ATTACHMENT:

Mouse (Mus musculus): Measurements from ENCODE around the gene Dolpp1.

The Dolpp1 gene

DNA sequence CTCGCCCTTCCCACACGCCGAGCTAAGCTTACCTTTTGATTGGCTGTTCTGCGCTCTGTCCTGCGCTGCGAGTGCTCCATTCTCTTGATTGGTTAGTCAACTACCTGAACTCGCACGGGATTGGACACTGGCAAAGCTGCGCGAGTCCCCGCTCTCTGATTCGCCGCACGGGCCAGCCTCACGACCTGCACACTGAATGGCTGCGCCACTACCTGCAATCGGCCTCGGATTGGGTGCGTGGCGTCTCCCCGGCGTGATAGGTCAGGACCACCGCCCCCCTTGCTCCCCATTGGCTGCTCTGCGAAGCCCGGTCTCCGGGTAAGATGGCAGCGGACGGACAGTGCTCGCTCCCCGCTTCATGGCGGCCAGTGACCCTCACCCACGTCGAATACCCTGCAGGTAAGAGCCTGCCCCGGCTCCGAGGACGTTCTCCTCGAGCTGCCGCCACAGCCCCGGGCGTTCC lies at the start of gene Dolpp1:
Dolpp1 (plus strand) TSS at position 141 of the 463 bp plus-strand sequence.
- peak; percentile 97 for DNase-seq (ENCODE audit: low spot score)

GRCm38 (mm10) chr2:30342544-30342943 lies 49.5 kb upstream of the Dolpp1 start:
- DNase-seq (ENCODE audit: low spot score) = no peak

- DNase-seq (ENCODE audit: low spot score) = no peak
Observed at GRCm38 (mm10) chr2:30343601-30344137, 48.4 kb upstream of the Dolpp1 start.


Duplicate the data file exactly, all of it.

Mouse (Mus musculus): Measurements from ENCODE around the gene Dolpp1.

The Dolpp1 gene

DNA sequence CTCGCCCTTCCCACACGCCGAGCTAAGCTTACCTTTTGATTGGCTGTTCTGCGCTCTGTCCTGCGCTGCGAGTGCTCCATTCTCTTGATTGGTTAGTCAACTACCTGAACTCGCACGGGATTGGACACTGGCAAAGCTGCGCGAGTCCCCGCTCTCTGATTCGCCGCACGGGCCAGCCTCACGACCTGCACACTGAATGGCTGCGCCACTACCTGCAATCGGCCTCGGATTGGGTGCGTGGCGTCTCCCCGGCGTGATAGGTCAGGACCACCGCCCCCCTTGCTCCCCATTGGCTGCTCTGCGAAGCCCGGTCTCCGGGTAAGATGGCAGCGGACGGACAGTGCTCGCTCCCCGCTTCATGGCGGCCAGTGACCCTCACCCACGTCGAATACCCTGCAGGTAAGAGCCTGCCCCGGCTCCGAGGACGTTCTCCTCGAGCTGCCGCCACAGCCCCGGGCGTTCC lies at the start of gene Dolpp1:
Dolpp1 (plus strand) TSS at position 141 of the 463 bp plus-strand sequence.
- peak; percentile 97 for DNase-seq (ENCODE audit: low spot score)

GRCm38 (mm10) chr2:30342544-30342943 lies 49.5 kb upstream of the Dolpp1 start:
- DNase-seq (ENCODE audit: low spot score) = no peak

- DNase-seq (ENCODE audit: low spot score) = no peak
Observed at GRCm38 (mm10) chr2:30343601-30344137, 48.4 kb upstream of the Dolpp1 start.